The Lives of the Heart

Are ligneous, muscular, chemical.
Wear birch-coloured feathers,
green tunnels of horse-tail reed.
Wear calcified spirals, Fibonaccian spheres.
Are edible; are glassy; are clay; blue schist.
Can be burnt as tallow, as coal,
can be skinned for garnets, for shoes.
Cast shadows or light;
shuffle; snort; cry out in passion.
Are salt, are bitter,
tear sweet grass with their teeth.
Step silently into the blue needle-fall at dawn.
Thrash in the net until hit.
Rise up as cities, as serpentine magma, as maples,
hiss lava-red into the sea.
Leave the strange kiss of their bodies
in Burgess Shale. Can be found, can be lost,
can be carried, broken, sung.
Lie dormant until they are opened by ice,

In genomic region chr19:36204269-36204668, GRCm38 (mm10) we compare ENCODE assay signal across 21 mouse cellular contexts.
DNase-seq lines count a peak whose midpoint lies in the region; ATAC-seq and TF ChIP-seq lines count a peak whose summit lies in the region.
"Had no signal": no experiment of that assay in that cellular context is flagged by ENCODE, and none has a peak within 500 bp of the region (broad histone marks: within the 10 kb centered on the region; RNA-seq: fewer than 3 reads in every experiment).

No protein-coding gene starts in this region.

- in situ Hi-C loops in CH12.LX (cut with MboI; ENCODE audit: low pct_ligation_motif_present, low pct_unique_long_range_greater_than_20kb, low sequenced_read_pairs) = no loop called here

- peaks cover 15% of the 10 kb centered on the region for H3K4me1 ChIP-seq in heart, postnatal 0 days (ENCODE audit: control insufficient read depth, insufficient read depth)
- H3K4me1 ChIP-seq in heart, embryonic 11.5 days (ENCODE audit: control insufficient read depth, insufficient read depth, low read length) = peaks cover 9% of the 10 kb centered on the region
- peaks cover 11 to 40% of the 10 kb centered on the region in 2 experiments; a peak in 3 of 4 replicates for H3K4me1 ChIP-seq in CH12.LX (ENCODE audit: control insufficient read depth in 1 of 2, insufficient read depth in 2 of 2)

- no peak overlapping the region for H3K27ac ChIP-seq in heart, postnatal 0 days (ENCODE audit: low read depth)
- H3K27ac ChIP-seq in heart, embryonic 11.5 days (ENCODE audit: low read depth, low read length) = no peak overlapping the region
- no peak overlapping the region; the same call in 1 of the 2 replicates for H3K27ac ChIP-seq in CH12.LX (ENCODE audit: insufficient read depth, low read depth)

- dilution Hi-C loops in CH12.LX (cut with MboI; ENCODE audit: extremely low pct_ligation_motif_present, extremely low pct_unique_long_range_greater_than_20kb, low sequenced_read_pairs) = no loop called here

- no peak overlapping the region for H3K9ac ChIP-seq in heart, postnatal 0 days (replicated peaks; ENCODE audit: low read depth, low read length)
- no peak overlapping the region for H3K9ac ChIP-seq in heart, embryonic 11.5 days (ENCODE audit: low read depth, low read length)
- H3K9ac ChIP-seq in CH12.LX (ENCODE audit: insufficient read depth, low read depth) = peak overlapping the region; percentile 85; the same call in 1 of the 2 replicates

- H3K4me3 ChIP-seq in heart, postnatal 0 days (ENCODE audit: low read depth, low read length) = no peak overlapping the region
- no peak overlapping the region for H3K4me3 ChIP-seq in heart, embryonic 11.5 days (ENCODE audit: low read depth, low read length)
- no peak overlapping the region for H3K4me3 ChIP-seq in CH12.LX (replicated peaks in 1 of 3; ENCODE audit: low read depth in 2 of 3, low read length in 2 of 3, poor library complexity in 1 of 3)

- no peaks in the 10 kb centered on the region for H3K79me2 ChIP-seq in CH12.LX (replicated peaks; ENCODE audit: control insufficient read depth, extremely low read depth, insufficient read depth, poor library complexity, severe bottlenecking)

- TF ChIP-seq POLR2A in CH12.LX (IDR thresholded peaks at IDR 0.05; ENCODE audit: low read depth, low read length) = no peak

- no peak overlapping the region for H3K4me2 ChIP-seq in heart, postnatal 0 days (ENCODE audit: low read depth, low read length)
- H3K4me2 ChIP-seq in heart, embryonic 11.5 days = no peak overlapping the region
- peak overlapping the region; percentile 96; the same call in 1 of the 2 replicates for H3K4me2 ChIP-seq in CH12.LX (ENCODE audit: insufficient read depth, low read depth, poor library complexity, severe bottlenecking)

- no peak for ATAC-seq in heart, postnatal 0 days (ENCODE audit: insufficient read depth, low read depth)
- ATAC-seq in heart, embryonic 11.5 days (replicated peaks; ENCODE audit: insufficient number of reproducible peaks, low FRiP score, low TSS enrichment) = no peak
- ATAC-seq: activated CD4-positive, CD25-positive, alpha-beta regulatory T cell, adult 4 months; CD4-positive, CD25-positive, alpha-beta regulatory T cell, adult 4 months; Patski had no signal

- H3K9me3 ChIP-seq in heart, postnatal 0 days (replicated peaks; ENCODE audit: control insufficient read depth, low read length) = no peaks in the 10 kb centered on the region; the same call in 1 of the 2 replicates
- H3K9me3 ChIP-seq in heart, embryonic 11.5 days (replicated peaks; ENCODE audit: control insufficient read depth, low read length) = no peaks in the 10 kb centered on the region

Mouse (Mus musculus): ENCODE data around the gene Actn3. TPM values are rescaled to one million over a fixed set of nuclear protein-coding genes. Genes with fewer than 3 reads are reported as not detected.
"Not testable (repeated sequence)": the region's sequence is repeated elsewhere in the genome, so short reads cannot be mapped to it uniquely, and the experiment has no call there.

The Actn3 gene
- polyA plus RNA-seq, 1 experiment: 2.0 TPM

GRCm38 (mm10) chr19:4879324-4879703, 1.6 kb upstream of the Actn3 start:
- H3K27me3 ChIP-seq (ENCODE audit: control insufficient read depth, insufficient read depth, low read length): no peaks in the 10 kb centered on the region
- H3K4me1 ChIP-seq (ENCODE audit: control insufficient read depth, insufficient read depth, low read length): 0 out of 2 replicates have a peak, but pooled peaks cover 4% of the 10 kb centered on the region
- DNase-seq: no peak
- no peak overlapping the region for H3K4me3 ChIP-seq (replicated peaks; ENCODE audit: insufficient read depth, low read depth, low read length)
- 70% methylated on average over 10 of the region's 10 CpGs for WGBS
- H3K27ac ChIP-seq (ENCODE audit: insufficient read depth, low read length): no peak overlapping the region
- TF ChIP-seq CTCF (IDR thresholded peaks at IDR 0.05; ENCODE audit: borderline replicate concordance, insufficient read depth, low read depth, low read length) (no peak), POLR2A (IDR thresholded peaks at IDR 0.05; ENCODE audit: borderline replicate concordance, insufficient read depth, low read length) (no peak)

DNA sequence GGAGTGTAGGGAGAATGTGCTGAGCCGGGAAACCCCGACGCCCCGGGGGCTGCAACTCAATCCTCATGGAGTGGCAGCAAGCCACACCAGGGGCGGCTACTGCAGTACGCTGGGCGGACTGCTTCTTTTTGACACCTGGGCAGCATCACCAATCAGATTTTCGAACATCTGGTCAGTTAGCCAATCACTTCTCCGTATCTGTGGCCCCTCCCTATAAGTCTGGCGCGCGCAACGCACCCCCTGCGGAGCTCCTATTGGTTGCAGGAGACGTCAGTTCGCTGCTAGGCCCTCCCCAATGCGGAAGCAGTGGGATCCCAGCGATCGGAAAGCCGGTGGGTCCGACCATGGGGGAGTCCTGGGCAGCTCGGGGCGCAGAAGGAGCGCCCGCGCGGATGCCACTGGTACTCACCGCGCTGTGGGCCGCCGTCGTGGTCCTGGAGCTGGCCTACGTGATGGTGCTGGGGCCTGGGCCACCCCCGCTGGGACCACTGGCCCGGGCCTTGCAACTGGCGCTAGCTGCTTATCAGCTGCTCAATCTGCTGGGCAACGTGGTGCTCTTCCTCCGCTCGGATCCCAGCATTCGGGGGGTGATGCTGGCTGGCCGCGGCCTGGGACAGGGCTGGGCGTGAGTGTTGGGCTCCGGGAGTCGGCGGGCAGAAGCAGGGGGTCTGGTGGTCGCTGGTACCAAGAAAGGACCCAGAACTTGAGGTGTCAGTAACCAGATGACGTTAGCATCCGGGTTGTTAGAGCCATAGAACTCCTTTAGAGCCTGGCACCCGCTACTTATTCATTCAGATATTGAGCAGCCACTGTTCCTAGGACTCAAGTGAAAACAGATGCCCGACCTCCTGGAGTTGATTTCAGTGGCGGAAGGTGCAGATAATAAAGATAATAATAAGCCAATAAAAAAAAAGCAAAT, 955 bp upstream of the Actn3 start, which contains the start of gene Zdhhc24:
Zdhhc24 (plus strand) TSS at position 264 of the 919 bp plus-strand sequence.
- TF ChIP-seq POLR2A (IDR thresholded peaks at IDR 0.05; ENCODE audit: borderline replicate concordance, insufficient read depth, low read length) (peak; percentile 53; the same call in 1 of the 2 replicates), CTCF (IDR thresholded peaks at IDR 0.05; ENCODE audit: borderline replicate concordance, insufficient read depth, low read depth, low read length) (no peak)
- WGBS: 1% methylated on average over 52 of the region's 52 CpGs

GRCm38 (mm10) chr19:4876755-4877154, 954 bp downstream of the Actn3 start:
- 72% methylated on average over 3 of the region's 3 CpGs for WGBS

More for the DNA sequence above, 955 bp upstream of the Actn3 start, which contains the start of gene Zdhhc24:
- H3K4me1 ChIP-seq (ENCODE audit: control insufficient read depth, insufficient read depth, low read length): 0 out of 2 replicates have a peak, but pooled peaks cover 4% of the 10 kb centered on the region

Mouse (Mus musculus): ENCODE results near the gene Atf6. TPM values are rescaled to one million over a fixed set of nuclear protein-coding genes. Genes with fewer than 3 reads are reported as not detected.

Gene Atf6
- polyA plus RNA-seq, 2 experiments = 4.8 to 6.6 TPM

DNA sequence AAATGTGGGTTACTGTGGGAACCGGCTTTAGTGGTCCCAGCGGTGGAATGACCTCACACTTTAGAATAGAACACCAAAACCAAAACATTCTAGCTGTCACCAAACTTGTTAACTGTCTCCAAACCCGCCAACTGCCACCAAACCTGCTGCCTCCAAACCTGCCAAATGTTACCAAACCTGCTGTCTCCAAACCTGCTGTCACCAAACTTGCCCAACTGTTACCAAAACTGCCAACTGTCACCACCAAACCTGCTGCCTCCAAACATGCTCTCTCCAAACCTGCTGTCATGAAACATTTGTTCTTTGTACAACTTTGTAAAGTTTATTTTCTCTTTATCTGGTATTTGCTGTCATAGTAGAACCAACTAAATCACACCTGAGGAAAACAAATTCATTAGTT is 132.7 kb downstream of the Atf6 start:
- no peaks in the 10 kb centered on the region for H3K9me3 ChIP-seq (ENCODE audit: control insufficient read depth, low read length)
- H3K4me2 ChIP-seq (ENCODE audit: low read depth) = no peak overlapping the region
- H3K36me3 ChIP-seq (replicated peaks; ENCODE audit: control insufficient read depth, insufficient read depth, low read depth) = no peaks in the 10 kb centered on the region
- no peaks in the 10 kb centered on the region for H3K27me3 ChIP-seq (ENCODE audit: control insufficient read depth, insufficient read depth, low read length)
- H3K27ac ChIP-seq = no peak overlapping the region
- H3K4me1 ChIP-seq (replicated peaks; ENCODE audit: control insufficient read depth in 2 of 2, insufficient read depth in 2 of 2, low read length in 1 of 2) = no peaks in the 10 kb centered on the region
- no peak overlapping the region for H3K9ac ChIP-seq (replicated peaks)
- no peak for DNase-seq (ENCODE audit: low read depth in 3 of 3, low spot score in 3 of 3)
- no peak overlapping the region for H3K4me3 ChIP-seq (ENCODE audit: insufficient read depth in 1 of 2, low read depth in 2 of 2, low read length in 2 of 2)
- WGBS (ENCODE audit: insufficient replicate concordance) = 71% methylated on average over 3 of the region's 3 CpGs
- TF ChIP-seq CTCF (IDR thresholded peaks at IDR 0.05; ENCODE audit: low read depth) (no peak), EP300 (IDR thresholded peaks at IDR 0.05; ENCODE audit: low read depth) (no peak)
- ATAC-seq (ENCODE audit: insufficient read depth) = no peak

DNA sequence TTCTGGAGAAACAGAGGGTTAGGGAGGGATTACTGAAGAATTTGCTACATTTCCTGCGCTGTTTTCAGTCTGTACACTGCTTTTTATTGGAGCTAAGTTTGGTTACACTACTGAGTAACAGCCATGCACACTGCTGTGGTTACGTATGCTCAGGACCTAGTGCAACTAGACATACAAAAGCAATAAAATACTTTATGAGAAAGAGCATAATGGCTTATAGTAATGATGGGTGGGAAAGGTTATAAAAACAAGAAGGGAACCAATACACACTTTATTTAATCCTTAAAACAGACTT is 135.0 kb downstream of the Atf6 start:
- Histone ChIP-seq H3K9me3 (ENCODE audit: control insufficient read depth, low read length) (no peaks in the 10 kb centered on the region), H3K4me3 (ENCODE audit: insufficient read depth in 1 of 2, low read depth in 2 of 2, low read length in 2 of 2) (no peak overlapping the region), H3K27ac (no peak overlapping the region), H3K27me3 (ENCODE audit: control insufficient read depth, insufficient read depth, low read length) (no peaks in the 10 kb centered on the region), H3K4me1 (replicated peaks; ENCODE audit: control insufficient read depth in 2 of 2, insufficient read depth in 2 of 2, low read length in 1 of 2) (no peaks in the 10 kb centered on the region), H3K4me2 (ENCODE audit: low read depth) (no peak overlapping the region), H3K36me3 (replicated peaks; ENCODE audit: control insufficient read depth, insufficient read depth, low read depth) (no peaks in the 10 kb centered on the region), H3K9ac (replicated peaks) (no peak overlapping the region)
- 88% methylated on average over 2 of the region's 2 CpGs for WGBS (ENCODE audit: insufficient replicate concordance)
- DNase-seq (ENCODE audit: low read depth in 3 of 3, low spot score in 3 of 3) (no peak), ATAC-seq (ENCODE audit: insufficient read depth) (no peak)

by drought. Go blind in the service of lace.
Are starving, are sated, indifferent, curious, mad.
Are stamped out in plastic, in tin.
Are stubborn, are careful, are slipshod,
are strung on the blue backs of flies
on the black backs of cows.
Wander the vacant whale-roads, the white thickets
heavy with slaughter.
Wander the fragrant carpets of alpine flowers.
No one is not held in the arms of the rest, to blossom.
No one is not given to ecstasy’s lions.
No one does not grieve.
Each of them opens and closes, closes and opens
the heavy gate – violent, serene, consenting, suffering it all.

Jane Hirshfield

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